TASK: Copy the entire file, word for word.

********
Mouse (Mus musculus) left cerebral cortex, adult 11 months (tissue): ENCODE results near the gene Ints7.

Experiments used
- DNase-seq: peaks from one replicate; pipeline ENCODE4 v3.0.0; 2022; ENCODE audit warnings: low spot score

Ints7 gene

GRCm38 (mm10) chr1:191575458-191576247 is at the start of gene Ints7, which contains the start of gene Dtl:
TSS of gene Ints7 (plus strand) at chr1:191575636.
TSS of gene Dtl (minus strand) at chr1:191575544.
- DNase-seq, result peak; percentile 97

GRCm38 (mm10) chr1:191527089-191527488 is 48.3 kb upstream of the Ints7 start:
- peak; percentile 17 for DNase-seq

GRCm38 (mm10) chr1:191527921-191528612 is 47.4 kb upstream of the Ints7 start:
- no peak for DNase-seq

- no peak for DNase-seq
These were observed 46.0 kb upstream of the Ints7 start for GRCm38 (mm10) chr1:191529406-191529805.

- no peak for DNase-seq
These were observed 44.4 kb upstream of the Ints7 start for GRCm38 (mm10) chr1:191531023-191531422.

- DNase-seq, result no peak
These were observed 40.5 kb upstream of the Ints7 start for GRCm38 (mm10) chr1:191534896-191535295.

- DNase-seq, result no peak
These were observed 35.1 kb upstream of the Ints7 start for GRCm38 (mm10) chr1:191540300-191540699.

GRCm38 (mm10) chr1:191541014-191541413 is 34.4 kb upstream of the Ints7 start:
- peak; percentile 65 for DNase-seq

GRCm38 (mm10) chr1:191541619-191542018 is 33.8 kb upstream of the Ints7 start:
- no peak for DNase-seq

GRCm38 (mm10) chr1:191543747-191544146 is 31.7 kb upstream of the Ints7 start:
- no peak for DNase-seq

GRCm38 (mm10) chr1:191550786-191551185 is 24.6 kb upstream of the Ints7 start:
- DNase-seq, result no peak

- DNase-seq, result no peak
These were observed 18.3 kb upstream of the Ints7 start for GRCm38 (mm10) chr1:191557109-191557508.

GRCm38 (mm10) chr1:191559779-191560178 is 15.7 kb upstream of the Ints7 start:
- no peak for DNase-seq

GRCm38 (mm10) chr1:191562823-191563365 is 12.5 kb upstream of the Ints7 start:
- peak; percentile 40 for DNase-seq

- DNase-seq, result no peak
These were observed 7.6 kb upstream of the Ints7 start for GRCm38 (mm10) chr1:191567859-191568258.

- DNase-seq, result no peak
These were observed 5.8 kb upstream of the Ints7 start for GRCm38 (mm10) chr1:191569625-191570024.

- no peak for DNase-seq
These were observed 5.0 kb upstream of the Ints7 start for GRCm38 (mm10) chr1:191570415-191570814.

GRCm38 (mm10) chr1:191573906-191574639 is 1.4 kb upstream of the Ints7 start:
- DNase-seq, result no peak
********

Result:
Mouse (Mus musculus) left cerebral cortex, adult 11 months (tissue): ENCODE results near the gene Ints7.

Experiments used
- DNase-seq: peaks from one replicate; pipeline ENCODE4 v3.0.0; 2022; ENCODE audit warnings: low spot score

Ints7 gene

GRCm38 (mm10) chr1:191575458-191576247 is at the start of gene Ints7, which contains the start of gene Dtl:
TSS of gene Ints7 (plus strand) at chr1:191575636.
TSS of gene Dtl (minus strand) at chr1:191575544.
- DNase-seq, result peak; percentile 97

GRCm38 (mm10) chr1:191527089-191527488 is 48.3 kb upstream of the Ints7 start:
- peak; percentile 17 for DNase-seq

GRCm38 (mm10) chr1:191527921-191528612 is 47.4 kb upstream of the Ints7 start:
- no peak for DNase-seq

- no peak for DNase-seq
These were observed 46.0 kb upstream of the Ints7 start for GRCm38 (mm10) chr1:191529406-191529805.

- no peak for DNase-seq
These were observed 44.4 kb upstream of the Ints7 start for GRCm38 (mm10) chr1:191531023-191531422.

- DNase-seq, result no peak
These were observed 40.5 kb upstream of the Ints7 start for GRCm38 (mm10) chr1:191534896-191535295.

- DNase-seq, result no peak
These were observed 35.1 kb upstream of the Ints7 start for GRCm38 (mm10) chr1:191540300-191540699.

GRCm38 (mm10) chr1:191541014-191541413 is 34.4 kb upstream of the Ints7 start:
- peak; percentile 65 for DNase-seq

GRCm38 (mm10) chr1:191541619-191542018 is 33.8 kb upstream of the Ints7 start:
- no peak for DNase-seq

GRCm38 (mm10) chr1:191543747-191544146 is 31.7 kb upstream of the Ints7 start:
- no peak for DNase-seq

GRCm38 (mm10) chr1:191550786-191551185 is 24.6 kb upstream of the Ints7 start:
- DNase-seq, result no peak

- DNase-seq, result no peak
These were observed 18.3 kb upstream of the Ints7 start for GRCm38 (mm10) chr1:191557109-191557508.

GRCm38 (mm10) chr1:191559779-191560178 is 15.7 kb upstream of the Ints7 start:
- no peak for DNase-seq

GRCm38 (mm10) chr1:191562823-191563365 is 12.5 kb upstream of the Ints7 start:
- peak; percentile 40 for DNase-seq

- DNase-seq, result no peak
These were observed 7.6 kb upstream of the Ints7 start for GRCm38 (mm10) chr1:191567859-191568258.

- DNase-seq, result no peak
These were observed 5.8 kb upstream of the Ints7 start for GRCm38 (mm10) chr1:191569625-191570024.

- no peak for DNase-seq
These were observed 5.0 kb upstream of the Ints7 start for GRCm38 (mm10) chr1:191570415-191570814.

GRCm38 (mm10) chr1:191573906-191574639 is 1.4 kb upstream of the Ints7 start:
- DNase-seq, result no peak